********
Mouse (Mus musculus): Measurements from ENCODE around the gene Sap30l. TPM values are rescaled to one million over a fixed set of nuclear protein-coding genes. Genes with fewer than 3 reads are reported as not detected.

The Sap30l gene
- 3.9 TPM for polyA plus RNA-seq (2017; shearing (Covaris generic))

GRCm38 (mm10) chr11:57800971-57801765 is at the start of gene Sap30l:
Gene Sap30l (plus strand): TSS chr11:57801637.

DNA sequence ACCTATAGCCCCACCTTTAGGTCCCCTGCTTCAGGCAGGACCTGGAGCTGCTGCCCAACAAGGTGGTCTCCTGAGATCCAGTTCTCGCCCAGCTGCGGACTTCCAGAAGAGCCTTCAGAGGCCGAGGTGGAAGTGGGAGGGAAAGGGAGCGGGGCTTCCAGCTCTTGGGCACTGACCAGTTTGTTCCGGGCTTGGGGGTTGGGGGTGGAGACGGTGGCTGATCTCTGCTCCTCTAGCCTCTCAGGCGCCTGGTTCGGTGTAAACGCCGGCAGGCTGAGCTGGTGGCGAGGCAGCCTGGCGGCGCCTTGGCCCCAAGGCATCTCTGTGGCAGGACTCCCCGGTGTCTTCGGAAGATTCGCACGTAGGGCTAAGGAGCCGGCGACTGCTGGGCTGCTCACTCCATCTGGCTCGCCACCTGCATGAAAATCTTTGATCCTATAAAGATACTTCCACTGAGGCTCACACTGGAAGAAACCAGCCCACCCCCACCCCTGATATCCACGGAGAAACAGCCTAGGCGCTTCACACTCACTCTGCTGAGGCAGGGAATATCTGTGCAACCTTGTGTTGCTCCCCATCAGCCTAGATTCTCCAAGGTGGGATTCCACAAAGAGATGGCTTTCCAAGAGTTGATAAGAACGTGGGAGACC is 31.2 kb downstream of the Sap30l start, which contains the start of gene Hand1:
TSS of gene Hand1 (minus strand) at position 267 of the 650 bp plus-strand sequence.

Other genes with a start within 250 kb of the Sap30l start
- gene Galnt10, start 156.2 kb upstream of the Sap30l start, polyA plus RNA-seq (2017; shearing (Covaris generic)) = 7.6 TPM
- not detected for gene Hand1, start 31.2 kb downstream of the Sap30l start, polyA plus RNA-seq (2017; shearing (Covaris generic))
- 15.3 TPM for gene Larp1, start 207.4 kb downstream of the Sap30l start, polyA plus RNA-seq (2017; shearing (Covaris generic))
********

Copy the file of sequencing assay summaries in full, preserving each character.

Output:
Mouse (Mus musculus): Measurements from ENCODE around the gene Sap30l. TPM values are rescaled to one million over a fixed set of nuclear protein-coding genes. Genes with fewer than 3 reads are reported as not detected.

The Sap30l gene
- 3.9 TPM for polyA plus RNA-seq (2017; shearing (Covaris generic))

GRCm38 (mm10) chr11:57800971-57801765 is at the start of gene Sap30l:
Gene Sap30l (plus strand): TSS chr11:57801637.

DNA sequence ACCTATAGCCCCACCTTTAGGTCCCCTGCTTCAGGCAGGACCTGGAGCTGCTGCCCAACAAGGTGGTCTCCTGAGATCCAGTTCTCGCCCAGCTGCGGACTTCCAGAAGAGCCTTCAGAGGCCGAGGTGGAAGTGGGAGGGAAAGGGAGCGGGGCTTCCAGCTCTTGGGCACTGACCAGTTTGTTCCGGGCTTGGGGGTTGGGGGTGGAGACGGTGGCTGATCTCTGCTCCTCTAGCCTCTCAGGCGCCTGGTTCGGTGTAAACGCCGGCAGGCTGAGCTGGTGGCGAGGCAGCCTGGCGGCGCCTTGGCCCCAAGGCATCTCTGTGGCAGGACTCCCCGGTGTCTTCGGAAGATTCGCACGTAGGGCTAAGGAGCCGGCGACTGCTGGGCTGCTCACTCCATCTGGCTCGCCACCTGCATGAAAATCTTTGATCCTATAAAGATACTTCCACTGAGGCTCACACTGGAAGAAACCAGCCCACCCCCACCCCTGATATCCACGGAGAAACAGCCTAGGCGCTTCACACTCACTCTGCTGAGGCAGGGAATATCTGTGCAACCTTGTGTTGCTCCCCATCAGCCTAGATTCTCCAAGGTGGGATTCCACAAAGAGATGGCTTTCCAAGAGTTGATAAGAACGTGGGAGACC is 31.2 kb downstream of the Sap30l start, which contains the start of gene Hand1:
TSS of gene Hand1 (minus strand) at position 267 of the 650 bp plus-strand sequence.

Other genes with a start within 250 kb of the Sap30l start
- gene Galnt10, start 156.2 kb upstream of the Sap30l start, polyA plus RNA-seq (2017; shearing (Covaris generic)) = 7.6 TPM
- not detected for gene Hand1, start 31.2 kb downstream of the Sap30l start, polyA plus RNA-seq (2017; shearing (Covaris generic))
- 15.3 TPM for gene Larp1, start 207.4 kb downstream of the Sap30l start, polyA plus RNA-seq (2017; shearing (Covaris generic))